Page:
ANCHORAGE (AP) -- A former clerk for the state Division of Motor Vehicles in Palmer is accused of exploiting a glitch in the agency's computer system to steal more than $10,000 in fees from customers reinstating suspended driver's licenses.
Darcy N. Riley, 28, of Wasilla faces charges of second-degree theft.
According to court documents, Riley pocketed $11,560 from more than 70 customers over the past year.
She manipulated a glitch in the computer software that allowed her to charge drivers the full price of up to $250 to reinstate their licenses, then later record the transaction as a $15 license replacement, the charging documents state.
Riley told officers she discovered the glitch by accident last June, the documents say.
She took the money only from people who paid cash, and she kept it in a drawer, according to court documents. Some she used to help other customers who were short of cash, she told police. She kept track of how much she took by writing it down on a piece of paper.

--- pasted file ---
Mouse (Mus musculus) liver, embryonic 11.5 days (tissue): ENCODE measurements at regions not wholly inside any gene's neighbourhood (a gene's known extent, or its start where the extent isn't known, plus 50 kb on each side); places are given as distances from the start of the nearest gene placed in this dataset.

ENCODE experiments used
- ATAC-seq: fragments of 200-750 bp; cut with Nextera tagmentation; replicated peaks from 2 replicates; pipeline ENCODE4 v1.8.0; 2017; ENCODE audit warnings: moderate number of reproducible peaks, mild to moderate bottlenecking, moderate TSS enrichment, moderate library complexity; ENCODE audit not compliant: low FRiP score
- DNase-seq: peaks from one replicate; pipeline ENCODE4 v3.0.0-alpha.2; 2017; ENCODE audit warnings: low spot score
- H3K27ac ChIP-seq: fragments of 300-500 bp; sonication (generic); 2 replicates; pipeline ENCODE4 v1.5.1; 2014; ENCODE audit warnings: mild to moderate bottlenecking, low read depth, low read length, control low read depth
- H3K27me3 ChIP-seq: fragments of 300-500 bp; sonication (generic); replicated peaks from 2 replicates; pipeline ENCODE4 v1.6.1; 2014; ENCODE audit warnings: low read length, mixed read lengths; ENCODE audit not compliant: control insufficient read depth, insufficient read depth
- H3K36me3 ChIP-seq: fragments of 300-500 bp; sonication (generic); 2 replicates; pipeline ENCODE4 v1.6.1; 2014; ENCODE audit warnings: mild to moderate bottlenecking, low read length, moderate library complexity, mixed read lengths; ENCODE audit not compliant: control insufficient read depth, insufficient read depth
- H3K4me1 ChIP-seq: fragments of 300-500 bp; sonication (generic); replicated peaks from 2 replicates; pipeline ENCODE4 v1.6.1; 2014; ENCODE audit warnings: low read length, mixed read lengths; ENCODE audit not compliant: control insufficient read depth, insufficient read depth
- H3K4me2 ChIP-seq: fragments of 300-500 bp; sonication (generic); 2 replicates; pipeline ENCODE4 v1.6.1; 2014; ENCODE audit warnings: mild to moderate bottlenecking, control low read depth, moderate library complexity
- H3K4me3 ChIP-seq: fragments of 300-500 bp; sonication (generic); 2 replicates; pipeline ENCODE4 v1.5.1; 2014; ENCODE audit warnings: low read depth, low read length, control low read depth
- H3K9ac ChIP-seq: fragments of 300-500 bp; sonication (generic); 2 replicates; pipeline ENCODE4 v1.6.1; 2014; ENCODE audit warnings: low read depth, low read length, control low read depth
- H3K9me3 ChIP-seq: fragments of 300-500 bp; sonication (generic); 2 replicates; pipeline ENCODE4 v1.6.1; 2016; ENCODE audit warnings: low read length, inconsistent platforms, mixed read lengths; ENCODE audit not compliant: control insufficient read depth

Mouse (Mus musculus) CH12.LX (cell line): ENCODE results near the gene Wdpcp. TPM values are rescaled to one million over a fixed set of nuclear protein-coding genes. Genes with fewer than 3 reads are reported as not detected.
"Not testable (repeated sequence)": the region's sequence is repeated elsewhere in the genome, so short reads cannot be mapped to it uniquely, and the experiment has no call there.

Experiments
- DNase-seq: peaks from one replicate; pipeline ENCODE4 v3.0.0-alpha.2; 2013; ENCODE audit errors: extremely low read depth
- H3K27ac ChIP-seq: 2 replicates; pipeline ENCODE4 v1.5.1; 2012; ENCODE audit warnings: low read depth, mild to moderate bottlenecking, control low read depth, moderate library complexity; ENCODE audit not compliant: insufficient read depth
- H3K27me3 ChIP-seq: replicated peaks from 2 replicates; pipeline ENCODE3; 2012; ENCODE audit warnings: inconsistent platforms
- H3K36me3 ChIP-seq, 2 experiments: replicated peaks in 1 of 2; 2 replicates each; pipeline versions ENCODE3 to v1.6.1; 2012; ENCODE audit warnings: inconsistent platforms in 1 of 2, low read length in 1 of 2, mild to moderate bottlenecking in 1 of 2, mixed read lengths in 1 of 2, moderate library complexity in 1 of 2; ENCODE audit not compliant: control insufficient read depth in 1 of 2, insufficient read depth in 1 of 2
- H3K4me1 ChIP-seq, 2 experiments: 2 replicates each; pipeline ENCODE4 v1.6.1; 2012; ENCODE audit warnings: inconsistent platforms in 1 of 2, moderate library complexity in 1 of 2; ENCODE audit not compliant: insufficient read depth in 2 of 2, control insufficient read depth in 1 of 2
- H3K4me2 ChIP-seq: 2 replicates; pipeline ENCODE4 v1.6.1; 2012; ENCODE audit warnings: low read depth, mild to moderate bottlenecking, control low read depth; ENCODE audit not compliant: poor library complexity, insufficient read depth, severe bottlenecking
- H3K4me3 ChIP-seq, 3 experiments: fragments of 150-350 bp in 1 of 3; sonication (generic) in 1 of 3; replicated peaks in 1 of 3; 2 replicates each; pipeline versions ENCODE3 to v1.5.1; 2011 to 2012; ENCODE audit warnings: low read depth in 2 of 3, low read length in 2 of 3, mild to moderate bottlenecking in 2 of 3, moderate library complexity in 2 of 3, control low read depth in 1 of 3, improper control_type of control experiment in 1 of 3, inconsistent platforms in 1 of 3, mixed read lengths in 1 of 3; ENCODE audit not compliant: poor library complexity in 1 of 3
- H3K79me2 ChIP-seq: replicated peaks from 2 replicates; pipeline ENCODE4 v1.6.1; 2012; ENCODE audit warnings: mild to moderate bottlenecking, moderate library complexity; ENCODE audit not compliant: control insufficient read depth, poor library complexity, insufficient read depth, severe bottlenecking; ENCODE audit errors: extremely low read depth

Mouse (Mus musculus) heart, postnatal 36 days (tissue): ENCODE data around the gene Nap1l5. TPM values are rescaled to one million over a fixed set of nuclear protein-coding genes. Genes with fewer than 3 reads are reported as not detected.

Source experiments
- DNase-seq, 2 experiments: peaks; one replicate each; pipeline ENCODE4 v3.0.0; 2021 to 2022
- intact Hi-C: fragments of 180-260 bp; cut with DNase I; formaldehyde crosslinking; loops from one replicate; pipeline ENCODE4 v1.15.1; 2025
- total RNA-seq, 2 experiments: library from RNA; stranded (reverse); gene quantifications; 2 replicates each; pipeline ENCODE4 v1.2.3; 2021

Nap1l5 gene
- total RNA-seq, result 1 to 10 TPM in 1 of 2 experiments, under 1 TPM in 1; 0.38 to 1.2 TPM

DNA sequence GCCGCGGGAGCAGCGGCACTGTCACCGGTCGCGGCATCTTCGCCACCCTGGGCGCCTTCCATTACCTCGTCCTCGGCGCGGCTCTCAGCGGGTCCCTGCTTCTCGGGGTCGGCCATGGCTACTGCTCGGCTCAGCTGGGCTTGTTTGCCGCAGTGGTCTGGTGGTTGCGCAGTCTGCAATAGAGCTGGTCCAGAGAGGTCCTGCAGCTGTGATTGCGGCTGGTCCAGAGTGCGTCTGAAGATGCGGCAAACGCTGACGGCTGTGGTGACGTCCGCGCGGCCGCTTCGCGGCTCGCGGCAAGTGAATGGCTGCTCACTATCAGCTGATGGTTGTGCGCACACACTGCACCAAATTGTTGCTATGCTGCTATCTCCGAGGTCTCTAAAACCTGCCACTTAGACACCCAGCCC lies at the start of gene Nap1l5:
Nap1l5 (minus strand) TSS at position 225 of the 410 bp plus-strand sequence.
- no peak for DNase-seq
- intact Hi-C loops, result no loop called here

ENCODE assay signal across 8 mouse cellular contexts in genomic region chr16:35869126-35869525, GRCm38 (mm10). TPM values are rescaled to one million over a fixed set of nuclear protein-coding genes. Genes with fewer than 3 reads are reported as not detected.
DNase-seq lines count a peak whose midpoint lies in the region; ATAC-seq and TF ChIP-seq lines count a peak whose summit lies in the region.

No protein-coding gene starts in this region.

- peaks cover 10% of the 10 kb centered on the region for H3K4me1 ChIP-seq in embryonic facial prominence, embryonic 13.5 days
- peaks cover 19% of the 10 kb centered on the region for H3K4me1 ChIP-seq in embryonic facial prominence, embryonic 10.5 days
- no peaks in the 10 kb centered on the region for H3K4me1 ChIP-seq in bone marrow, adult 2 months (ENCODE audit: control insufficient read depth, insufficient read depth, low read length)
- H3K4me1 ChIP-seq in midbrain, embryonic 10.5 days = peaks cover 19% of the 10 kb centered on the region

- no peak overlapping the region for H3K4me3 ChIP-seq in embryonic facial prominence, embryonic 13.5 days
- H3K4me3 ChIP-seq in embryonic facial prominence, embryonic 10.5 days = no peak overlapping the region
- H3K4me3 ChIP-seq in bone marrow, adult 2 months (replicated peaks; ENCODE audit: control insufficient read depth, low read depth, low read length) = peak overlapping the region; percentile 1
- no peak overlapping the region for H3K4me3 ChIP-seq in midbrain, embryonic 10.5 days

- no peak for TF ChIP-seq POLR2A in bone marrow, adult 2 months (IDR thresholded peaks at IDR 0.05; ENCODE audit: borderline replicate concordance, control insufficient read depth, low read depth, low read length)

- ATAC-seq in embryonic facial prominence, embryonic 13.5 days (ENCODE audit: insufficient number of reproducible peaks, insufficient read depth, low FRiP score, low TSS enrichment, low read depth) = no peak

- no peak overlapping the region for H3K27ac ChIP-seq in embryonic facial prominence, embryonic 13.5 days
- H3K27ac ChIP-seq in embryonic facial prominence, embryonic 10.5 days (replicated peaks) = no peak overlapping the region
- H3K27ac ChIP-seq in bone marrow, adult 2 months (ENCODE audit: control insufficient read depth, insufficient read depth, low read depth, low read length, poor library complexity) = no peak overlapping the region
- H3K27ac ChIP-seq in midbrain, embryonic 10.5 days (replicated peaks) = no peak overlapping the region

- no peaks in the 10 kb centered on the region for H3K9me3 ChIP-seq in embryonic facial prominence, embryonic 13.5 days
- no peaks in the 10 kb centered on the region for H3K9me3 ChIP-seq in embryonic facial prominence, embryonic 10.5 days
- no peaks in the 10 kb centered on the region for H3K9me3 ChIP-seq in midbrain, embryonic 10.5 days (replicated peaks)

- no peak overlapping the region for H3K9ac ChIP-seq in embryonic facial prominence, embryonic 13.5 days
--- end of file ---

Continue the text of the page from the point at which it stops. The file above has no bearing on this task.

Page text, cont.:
Nobody else in the office noticed she was taking the money, acting Palmer police chief Russ Boatright said.
Riley could not be reached for comment by the Anchorage Daily News on Monday.
Palmer police were tipped off to the thefts in May after DMV officials conducted an audit and noticed ''irregularities'' in transactions conducted by Riley, he said.
Officers then interviewed eight people who said they paid Riley between $100 and $250 to reinstate their licenses. In each case, the computer records showed they had been charged only $15, Boatright said.
People can lose their licenses for a variety of reasons, such as not paying child support, getting caught driving drunk, or not having automobile insurance.
The agency collects about $45 million in fees every year.
Riley is scheduled to appear in court in Palmer on July 17.
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